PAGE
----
UBC Faculty Research and Publications

Reconsidering the public health failings of the criminal justice system: a reflection on the case of Scott Ortiz Kerr, Thomas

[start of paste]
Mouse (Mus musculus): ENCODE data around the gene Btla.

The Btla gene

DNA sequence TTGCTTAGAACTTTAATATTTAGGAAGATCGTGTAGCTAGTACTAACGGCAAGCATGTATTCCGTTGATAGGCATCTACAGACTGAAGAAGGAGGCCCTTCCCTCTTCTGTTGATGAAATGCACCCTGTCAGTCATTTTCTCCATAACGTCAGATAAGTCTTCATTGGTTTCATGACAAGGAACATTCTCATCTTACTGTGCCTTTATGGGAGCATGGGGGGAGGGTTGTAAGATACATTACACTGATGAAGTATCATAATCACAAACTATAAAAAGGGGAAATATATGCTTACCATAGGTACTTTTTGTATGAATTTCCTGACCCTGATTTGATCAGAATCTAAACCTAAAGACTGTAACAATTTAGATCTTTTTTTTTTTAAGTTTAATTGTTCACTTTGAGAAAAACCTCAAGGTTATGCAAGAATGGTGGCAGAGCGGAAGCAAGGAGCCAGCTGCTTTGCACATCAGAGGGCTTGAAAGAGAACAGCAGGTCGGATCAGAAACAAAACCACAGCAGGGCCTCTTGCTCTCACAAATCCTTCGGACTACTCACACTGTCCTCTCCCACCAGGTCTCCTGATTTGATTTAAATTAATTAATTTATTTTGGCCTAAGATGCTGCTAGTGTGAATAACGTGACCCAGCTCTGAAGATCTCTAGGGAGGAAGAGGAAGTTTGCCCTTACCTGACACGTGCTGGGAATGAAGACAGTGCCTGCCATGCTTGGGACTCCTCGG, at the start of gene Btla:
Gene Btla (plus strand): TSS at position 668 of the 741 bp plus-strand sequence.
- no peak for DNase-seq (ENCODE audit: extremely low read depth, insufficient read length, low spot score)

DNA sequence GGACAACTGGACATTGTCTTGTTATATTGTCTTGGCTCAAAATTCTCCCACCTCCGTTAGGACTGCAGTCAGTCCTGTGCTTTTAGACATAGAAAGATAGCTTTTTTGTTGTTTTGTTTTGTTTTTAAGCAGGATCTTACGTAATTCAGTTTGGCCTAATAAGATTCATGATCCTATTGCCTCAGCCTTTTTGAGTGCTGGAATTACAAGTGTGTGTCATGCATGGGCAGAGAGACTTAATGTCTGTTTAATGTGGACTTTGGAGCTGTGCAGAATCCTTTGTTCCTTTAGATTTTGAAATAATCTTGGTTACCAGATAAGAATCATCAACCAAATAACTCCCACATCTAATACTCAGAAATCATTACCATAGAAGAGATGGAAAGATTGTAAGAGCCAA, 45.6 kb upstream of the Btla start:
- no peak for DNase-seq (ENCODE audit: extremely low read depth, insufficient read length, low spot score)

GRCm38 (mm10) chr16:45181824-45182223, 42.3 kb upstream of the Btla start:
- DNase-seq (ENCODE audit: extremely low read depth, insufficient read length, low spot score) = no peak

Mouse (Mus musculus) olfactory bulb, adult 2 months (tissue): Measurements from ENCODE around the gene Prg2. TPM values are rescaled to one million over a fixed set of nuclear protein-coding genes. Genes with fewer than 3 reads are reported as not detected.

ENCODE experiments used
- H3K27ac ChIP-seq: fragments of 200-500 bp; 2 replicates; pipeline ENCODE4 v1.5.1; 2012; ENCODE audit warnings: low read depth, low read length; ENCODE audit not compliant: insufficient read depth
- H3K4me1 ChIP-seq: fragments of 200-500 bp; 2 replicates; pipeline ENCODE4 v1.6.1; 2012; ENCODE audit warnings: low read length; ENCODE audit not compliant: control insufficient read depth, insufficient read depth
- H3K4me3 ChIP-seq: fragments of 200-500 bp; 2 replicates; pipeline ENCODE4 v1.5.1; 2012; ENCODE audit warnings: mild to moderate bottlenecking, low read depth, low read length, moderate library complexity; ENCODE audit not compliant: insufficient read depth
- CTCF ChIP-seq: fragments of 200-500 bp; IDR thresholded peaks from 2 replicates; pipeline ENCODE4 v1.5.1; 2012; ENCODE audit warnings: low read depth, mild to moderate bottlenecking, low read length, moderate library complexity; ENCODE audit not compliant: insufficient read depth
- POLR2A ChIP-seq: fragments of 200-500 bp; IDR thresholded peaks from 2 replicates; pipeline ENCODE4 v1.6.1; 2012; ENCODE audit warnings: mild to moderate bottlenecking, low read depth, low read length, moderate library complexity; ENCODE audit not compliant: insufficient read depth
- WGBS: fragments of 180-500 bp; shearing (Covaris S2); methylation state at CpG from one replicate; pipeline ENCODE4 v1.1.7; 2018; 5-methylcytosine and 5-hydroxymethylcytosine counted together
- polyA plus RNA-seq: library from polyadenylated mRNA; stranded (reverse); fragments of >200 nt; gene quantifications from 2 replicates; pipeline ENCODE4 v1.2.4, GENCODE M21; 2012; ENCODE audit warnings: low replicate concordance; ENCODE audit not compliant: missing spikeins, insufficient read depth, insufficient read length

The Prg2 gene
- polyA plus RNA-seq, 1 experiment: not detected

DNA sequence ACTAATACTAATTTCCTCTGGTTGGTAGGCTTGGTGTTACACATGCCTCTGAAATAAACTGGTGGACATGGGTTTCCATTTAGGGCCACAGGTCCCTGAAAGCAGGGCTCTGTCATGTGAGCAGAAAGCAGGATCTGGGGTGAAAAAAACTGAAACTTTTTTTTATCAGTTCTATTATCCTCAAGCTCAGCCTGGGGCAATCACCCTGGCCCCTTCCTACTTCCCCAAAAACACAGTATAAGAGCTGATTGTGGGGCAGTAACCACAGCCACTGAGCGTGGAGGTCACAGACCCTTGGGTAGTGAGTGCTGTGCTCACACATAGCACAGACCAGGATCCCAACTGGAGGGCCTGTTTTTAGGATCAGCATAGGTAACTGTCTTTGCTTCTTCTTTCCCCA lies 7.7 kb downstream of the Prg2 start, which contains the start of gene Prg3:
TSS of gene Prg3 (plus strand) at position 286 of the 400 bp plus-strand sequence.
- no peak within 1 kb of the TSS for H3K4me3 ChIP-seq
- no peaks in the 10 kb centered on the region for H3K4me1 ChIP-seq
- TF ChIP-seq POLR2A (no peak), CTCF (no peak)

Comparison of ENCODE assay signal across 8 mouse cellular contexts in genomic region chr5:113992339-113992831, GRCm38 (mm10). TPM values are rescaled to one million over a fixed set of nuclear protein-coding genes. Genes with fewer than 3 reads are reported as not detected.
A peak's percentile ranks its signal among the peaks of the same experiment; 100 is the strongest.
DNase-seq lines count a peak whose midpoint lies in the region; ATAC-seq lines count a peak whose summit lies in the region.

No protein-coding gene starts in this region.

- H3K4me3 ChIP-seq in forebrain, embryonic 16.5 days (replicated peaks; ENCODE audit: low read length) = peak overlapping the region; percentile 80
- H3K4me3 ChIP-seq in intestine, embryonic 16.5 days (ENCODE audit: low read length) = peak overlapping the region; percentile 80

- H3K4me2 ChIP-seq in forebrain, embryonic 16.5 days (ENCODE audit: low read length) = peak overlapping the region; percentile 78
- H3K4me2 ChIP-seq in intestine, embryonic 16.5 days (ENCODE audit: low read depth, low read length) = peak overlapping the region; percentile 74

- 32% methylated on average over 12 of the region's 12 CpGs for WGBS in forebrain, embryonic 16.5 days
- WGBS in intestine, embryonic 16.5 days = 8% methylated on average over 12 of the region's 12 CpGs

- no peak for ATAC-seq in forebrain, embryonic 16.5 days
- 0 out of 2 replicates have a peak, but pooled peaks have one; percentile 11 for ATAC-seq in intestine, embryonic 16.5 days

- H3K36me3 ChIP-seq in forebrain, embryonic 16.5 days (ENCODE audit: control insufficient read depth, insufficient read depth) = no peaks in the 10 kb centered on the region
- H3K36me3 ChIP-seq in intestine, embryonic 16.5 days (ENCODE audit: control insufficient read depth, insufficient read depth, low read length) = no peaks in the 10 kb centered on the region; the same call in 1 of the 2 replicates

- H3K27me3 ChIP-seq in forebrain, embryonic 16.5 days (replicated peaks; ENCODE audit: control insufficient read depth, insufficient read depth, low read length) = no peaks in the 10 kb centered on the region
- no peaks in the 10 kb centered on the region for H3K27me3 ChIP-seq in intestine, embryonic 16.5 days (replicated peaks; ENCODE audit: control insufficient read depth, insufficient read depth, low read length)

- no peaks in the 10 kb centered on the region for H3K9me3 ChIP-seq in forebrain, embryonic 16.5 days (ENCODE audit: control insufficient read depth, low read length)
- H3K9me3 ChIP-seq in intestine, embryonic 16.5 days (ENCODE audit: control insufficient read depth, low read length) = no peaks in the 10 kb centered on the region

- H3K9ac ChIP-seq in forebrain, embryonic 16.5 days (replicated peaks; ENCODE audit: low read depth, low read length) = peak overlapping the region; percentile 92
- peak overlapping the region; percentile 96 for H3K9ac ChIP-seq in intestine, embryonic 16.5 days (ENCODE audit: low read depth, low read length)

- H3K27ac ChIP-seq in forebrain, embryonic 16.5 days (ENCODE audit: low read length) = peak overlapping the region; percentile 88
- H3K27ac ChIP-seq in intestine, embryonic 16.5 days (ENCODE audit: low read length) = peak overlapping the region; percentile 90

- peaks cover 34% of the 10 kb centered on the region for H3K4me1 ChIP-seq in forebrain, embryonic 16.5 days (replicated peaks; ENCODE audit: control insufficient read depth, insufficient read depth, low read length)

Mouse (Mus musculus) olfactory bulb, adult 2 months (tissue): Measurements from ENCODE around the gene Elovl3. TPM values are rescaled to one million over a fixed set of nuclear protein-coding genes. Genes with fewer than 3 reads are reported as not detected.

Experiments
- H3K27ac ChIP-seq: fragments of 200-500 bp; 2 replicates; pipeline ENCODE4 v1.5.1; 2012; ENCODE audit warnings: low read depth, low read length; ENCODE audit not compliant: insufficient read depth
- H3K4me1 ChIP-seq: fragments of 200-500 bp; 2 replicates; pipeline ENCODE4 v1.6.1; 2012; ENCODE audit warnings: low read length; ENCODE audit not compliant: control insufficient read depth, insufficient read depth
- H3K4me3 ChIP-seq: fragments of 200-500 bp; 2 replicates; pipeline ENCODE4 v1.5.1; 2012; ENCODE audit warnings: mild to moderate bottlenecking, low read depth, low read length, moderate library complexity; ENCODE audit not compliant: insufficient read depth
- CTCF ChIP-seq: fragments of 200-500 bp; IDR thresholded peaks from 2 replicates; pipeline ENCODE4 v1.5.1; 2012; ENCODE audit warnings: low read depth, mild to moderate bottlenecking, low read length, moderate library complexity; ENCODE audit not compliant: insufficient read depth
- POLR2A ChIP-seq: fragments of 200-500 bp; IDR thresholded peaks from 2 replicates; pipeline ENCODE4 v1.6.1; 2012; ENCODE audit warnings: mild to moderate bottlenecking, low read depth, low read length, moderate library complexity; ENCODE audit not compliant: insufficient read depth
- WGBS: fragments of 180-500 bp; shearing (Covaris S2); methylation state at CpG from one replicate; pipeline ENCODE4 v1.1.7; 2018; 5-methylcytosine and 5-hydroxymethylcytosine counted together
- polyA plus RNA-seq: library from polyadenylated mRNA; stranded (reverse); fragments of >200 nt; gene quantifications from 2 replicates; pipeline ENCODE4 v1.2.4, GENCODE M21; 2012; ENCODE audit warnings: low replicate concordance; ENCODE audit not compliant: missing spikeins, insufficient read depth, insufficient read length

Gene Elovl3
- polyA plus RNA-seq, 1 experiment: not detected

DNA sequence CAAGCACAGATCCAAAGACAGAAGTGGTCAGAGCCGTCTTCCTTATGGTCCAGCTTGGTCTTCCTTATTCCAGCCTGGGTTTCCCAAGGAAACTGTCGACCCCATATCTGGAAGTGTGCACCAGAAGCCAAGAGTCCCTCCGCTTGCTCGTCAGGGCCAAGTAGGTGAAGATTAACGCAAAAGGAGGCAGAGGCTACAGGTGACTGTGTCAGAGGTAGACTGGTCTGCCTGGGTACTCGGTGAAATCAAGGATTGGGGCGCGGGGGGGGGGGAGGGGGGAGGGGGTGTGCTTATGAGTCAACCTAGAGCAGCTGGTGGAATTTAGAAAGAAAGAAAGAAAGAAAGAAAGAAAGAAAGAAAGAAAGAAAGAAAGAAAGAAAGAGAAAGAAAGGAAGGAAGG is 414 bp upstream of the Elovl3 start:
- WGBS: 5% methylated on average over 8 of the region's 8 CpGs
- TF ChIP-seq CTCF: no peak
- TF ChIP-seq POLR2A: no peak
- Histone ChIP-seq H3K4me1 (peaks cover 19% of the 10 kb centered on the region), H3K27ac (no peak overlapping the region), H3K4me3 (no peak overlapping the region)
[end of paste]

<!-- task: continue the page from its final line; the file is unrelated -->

Throughout most of the world, the primary response to the health and social impacts of illicit drug use has been to intensify the enforcement of drug laws. The consequences of this policy approach include an unprecedented growth in prison populations and increasing concerns regarding drug-related harms within prisons and without, including increased risk of HIV and hepatitis C (HCV) infection. This has led to calls from public health and prisoner advocacy groups to prison authorities to improve health services available in the community and those available to prisoners. While considerable progress has been made with respect to the growing implementation of HIV and HCV prevention measures within some nations' prisons, the case of Scott Ortiz illuminates a new set of challenges for prisoners and their advocates as judges often have a faulty understanding of public health arguments and data. In this case we see one such instance where a judge acts in ways not rooted in sound public health evidence or practice to produce a perverse outcome that violates both sound medical and judicial objectives.

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